Established in 1993 by Sonoma State Professor Mark Doolittle, Support Our Students Community Counseling (SOS)  continues to draw on the original mission of supporting the wellbeing of Sonoma County’s youth.

“Mark created the organization with the idea that we’d keep doing exactly what we are doing: We’re supporting the community’s mental health, regardless of anyone’s ability to pay,” says SOS Executive Director, Becky Ennis.

Today, SOS has counseling staff available on high school campuses during the school year to help youth struggling with mental health, depression, anxiety, social problems and more. Their counseling team predominantly works in four districts; Cloverdale, Healdsburg, Windsor, and Rohnert Park. They are expanding into elementary and middle schools, as well.

Like other organizations that rely primarily on in-person connections, SOS found themselves scrambling to adapt when shelter in place rules were first announced.

It took the staff of roughly thirty therapists about two weeks to completely convert services online using to tele-health. Therapists transferred sessions to phone calls and video conferencing and Ennis says that although many clients were initially reluctant to use tele-health, most have since returned for services. For those that have yet to return, SOS staff members have taken a proactive approach and make short weekly phone calls to check in.

“As things start to really settle in, what we were seeing is that some people didn’t even realize how much [shelter in place] was affecting them until their therapist called and asked those questions,” says Ennis.

Expanding to Meet Community Needs

Social isolation has had a big impact on mental health and to fill the gap in much needed therapy services, SOS brought four new therapists on board in early July and have an additional nine trainees—half of whom are bilingual—starting in new academic year this August.

Student trainees come to SOS through their training program, which assists graduate students working toward licensure hours. This, says Ennis, is a win-win for both trainees and clients alike.

SOS has three mental health programs to serve the community, including a traditional clinic model. Therapy seekers call an intake office line and get set up with a therapist. Ennis says these services are available with a sliding-scale fee and serve people across the spectrum: couples, singles, children, families.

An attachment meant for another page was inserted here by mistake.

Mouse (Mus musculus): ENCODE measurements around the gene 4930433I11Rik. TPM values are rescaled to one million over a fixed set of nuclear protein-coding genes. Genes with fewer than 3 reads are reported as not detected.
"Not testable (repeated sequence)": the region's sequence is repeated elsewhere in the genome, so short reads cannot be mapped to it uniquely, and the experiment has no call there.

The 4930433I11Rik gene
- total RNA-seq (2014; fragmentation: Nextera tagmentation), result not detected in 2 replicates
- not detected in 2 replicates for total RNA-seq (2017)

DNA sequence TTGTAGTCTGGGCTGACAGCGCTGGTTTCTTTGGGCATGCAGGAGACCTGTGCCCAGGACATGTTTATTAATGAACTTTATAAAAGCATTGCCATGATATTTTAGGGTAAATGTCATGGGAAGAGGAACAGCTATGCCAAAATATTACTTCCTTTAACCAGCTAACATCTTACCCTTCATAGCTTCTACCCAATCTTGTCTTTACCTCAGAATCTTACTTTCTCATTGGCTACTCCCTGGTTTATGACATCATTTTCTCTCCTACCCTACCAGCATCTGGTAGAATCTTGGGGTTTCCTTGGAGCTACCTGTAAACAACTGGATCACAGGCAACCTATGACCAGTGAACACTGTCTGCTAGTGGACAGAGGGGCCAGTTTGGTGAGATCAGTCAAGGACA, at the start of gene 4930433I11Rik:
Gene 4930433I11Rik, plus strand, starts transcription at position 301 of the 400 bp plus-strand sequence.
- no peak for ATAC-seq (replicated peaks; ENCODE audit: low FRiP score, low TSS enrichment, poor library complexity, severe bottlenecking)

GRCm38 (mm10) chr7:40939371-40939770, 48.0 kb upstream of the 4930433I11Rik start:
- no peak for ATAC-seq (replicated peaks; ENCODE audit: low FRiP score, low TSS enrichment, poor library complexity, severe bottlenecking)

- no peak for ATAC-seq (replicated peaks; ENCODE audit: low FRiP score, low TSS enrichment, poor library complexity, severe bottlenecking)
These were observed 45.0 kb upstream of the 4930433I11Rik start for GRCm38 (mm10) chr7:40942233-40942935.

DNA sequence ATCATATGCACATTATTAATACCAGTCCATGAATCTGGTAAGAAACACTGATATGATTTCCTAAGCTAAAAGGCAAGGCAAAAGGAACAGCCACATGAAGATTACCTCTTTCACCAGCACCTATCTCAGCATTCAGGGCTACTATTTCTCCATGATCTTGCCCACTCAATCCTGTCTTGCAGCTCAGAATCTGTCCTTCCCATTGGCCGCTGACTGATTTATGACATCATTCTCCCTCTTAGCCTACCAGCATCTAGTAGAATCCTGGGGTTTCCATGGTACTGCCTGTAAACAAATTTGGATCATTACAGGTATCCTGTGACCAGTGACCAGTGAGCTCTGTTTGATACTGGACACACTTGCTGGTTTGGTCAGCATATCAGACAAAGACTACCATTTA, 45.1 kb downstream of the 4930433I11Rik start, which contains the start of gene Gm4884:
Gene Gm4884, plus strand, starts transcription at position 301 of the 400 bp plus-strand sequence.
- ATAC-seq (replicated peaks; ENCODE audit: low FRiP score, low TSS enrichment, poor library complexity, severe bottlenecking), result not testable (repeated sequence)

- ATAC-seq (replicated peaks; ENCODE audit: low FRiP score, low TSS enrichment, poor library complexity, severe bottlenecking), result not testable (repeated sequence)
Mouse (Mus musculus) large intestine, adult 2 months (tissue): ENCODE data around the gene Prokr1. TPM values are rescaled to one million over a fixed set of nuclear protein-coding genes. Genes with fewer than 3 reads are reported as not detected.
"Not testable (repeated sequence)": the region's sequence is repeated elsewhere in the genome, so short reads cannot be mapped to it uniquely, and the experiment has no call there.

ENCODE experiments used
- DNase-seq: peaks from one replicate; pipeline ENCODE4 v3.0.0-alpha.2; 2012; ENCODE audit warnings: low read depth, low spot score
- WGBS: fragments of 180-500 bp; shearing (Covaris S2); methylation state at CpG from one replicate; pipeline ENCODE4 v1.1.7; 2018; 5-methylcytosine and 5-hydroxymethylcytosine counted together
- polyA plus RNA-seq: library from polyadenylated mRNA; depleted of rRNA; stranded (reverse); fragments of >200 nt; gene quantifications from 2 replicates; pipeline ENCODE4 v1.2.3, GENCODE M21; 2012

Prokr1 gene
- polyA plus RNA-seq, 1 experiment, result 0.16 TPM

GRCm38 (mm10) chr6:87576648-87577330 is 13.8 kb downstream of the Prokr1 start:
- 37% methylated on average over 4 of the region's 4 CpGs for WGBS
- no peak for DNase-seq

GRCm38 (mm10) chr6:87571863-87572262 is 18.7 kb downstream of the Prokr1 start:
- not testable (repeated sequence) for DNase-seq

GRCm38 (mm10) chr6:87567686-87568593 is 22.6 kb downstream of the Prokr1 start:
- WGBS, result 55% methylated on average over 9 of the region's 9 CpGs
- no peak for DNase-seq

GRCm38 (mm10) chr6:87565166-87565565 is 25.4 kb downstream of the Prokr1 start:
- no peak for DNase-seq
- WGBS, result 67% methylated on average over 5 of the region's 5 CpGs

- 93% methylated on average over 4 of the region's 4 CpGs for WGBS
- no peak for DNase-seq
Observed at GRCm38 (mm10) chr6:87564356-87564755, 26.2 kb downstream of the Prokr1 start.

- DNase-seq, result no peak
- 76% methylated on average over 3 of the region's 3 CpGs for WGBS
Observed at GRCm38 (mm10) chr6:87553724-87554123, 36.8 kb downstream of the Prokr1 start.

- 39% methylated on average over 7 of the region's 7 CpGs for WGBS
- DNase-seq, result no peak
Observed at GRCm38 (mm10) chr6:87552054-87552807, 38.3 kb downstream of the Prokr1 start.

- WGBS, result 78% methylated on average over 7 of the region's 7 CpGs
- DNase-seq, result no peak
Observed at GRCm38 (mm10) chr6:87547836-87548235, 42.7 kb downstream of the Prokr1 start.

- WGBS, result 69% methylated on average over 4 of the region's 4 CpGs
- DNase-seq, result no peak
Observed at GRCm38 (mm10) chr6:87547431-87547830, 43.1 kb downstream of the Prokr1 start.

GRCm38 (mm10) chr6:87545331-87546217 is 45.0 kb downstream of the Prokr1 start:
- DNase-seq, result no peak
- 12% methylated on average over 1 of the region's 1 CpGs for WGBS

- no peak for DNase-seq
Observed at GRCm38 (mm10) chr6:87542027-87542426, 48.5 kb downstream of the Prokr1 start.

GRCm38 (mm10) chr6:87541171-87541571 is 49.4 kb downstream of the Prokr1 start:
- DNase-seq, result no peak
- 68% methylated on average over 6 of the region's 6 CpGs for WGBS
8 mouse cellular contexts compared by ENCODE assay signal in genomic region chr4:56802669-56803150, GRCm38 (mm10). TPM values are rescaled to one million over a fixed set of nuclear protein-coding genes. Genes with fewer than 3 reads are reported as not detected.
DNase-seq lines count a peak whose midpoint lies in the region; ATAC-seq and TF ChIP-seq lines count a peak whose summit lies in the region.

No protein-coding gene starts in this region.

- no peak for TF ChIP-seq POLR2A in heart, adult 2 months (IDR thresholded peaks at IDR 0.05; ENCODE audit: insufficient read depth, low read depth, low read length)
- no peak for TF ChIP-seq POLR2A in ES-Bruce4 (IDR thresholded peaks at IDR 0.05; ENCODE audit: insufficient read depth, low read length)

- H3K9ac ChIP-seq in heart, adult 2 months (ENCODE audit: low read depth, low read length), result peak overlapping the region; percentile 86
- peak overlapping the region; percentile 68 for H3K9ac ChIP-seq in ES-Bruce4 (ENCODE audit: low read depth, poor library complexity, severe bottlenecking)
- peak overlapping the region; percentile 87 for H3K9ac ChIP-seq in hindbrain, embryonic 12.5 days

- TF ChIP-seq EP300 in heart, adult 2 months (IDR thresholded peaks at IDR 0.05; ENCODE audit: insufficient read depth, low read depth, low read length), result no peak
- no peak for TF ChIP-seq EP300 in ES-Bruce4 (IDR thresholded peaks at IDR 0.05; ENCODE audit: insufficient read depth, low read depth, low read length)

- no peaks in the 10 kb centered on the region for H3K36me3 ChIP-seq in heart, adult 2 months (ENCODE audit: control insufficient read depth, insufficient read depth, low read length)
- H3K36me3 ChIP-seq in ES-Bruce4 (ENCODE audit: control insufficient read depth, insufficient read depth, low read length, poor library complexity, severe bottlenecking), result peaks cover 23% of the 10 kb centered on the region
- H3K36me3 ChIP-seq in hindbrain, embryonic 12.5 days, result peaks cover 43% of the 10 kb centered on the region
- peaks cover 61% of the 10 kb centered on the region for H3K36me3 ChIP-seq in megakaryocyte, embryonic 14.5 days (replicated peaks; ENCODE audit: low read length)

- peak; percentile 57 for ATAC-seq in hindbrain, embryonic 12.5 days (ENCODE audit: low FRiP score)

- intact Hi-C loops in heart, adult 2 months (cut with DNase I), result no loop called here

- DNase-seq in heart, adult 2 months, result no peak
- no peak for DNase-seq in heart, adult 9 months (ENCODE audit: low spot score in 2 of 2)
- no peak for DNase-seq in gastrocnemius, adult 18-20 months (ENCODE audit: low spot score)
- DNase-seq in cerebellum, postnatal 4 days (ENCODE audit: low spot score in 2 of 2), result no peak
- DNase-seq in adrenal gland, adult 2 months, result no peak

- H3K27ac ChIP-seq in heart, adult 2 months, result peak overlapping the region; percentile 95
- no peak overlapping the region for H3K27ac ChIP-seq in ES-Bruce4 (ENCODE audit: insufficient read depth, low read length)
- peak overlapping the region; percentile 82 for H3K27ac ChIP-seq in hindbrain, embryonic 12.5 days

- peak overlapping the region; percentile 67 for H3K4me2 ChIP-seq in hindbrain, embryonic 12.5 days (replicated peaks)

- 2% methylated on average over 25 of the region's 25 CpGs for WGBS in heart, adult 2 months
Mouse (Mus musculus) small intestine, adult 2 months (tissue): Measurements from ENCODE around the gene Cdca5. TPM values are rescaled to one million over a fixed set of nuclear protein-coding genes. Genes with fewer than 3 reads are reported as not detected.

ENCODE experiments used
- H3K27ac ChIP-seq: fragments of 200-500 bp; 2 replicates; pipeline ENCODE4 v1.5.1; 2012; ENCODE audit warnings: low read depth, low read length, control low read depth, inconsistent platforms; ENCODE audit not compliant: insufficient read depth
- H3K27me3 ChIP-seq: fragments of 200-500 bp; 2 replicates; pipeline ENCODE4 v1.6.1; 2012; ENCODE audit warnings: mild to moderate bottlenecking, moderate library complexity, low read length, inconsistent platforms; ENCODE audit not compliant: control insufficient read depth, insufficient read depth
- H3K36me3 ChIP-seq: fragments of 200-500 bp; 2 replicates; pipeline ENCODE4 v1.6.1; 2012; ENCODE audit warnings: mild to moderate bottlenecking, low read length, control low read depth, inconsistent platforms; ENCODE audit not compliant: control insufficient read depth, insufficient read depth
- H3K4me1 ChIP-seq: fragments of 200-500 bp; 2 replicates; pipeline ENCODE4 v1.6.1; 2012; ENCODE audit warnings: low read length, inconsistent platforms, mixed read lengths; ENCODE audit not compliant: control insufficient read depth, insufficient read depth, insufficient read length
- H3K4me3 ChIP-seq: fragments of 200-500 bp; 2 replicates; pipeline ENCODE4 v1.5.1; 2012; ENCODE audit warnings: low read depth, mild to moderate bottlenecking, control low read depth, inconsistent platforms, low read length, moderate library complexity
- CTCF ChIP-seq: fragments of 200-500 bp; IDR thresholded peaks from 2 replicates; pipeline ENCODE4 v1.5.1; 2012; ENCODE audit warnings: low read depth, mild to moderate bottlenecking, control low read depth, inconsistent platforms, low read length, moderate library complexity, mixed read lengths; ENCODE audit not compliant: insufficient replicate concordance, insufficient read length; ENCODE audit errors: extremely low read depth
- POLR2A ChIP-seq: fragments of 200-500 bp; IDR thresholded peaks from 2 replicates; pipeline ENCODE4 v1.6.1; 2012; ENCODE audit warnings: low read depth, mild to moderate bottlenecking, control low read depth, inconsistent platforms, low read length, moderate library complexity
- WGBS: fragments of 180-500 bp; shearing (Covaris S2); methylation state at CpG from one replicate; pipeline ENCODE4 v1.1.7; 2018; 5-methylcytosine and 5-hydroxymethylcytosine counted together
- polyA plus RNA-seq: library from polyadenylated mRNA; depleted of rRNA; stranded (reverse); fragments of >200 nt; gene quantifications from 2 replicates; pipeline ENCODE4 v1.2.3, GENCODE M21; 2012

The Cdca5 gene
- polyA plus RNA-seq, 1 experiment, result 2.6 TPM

SOS is able to provide low fee options for these students and their families because of generous grants that support their work.

“This is where the Community Foundation has been integral in allowing us to serve marginalized communities and those that are just not able to afford it for whatever the reason,” says Ennis. “They are truly allowing us to do the work that our mission says that we do.”

Ennis acknowledges that while people across the globe are being confronted with the coronavirus pandemic, and many Americans are being impacted by civil unrest, Sonoma County youth have had an especially challenging time in recent years with the compounding effects of the fires and floods. And as we move closer to fire season, emotions may be exasperated.

All of these things are being brought into therapy sessions. She says that the combined impact of these traumatic events, however, can provide an entry into reducing mental health stigma.

“There’s a compound effect happening here,” says Ennis. “And I think what I’m watching is the compound effect of all of these traumatic events finally becoming a tipping point for a society to now talk about mental health in a way that’s no longer shameful and recognizing that it needs to be addressed just as much as having to get out and take a walk because you want good cardiovascular health.”

Philanthropy and Mental Health

From a donor perspective, Ennis says it’s hard to find people who want to donate to mental health issues.

“I think historically it isn’t talked about, and it’s not very tangible. For the most part, people want to see where their money is going. They want to see some objective output or physical impact,” she says.

Ennis certainly hopes the rising awareness of mental health starts to change that, and that she credits donors from Community Foundation Sonoma County who have helped with what she calls SOS’s hard “heart work”.

Looking Forward: the Coming School Year

Looking forward into the oncoming academic year—and with all of the uncertainty that comes with it—staff at SOS have come up with three separate plans that can quickly adapt to school district’s needs, regardless of the instructional format. In California, timelines to reopen schools are uncertain, and there remains a gray area regarding what that might look like for students, teachers, and the staff at SOS.

“We’re trying to get creative, but I’m really concerned. The youth that we work with are resilient and at the same time, things have compounded for them. I feel like if a student was a freshman at that time {of the 2017 fires], their whole high school career now has been filled with a crisis after crisis every year,” says Ennis. “Everyone’s got a certain amount of resiliency but it’s boosted by establishing connections to others. It’s about having relationship. It’s about being able to know who you can trust to talk to about whatever’s coming up for you. And a lot of that has to do with presence and frequency of contact. That’s really going to be a sticking point for any mental health provider on campus for students if you can’t physically be there. It will be a challenge for all of us.”

Story by Dani Burlison

Join Our Newsletter

  • This field is for validation purposes and should be left unchanged.